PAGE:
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let's consider a DC power supply of 5V with for instance 1A of maximum output current (i.e. its maximum output power if 5W).

Let's connect a load R = 1 Ohm. Ideally a voltage source of 5V will give to it a current equal to 5V/1Ohm = 5A. But it is out of the maximum current of our power supply.

What does it happen at circuit level? I suppose that our power supply will provide a current of 1A, so the voltage drop on the load will be equal to 1V. Where are the others 4V?

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    \$\begingroup\$ Read here learnabout-electronics.org/PSU/psu22.php and here powersupply.blogs.keysight.com/2012/07/… \$\endgroup\$ – G36 Oct 6 at 16:53
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    \$\begingroup\$ Without entering electronics level: most PSs these days have CV and CC modes, which means Constant Voltage and Constant Current mode respectively. This means that even if you set CV mode with Vout = 5 V, when load's current exceed the maximum current (set by you or the PS itself), PS automatically turns to CC mode, so it lowers Vout in order to produce a current equal to CC. \$\endgroup\$ – thece Oct 6 at 17:01
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    \$\begingroup\$ Possible duplicate of What kinds of things can cause a power supply to cut out? \$\endgroup\$ – Huisman Oct 6 at 17:09
  • \$\begingroup\$ unregulated sources may be higher than 1V but overheat and regulated sources will cutoff to prevent damage. Load regulation tests may predict small changes. try not to use 100% and learn to derate specs for better performance \$\endgroup\$ – Tony Stewart Sunnyskyguy EE75 Oct 6 at 19:47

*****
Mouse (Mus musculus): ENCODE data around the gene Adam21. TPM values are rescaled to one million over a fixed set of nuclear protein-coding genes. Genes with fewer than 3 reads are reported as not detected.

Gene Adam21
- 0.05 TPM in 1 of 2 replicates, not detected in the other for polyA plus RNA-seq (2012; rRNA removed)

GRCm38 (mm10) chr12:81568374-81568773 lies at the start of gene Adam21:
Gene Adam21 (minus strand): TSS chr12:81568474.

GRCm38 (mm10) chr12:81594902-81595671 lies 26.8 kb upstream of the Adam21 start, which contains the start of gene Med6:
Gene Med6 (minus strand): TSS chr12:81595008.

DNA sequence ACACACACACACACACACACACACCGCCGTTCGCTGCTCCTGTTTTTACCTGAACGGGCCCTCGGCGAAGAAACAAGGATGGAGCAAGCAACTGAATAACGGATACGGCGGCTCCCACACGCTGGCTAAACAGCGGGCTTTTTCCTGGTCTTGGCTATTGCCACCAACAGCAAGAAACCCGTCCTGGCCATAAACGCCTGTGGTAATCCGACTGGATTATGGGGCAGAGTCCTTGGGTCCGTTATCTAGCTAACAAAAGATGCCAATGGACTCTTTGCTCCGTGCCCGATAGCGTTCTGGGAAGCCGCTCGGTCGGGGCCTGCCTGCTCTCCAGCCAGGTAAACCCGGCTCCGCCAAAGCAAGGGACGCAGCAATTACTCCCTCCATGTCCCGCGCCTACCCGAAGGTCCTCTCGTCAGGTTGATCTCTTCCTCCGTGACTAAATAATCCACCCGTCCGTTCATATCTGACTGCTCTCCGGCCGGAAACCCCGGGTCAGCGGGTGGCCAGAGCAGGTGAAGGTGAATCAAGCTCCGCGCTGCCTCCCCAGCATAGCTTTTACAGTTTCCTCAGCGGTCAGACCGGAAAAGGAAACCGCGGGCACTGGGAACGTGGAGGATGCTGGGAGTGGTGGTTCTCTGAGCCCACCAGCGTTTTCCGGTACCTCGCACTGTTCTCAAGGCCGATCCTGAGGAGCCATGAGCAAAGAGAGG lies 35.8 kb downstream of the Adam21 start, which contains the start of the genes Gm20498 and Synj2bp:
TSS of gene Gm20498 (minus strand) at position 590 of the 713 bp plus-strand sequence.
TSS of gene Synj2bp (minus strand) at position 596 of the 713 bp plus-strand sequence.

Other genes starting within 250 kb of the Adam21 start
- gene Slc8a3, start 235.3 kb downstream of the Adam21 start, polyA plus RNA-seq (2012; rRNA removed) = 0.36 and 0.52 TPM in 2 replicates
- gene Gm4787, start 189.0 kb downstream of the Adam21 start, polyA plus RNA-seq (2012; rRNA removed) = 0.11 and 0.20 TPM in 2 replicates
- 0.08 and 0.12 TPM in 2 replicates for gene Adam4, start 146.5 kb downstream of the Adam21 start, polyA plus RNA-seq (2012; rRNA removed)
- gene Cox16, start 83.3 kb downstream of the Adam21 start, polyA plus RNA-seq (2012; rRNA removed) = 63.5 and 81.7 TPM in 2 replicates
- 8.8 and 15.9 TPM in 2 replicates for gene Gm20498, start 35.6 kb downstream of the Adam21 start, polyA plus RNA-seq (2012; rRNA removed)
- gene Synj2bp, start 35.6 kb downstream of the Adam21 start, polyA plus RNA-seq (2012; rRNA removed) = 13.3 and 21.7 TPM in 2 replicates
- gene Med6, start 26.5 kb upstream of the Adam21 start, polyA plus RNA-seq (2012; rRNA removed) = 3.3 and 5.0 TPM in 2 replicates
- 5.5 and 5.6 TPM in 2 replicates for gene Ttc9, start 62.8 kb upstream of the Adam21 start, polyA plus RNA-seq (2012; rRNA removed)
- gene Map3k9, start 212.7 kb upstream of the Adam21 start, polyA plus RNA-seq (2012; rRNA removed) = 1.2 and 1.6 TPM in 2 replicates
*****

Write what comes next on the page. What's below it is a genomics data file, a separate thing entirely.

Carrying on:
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There are a number of things that can happen.

  1. The supply blows a protection fuse.
  2. A designed in circuit breaker trips.
  3. The supply let's out smoke and dies.
  4. The supply output voltage is dragged down to some much lower output voltage and delivers less current correspondingly.
  5. The overload makes the supply temperature rise to a point where a thermal switch cuts off either to input or output.
  6. The supply detects the current overload and shuts down the output.
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Depending on the type of your power supply, the effects will vary.

If it is a smart power supply with CC and CV modes, the current will be limited to 1A (in CC mode) and the voltage will be reduced.

In the case of a dumb power supply, either a safety mechanism will be triggered (a fuse or a breaker) or it will continue to work at a undesired state. The voltage at the resistor and the current through it will depend on the characteristics of the components inside the power supply.(diodes, transformer winding, etc.)

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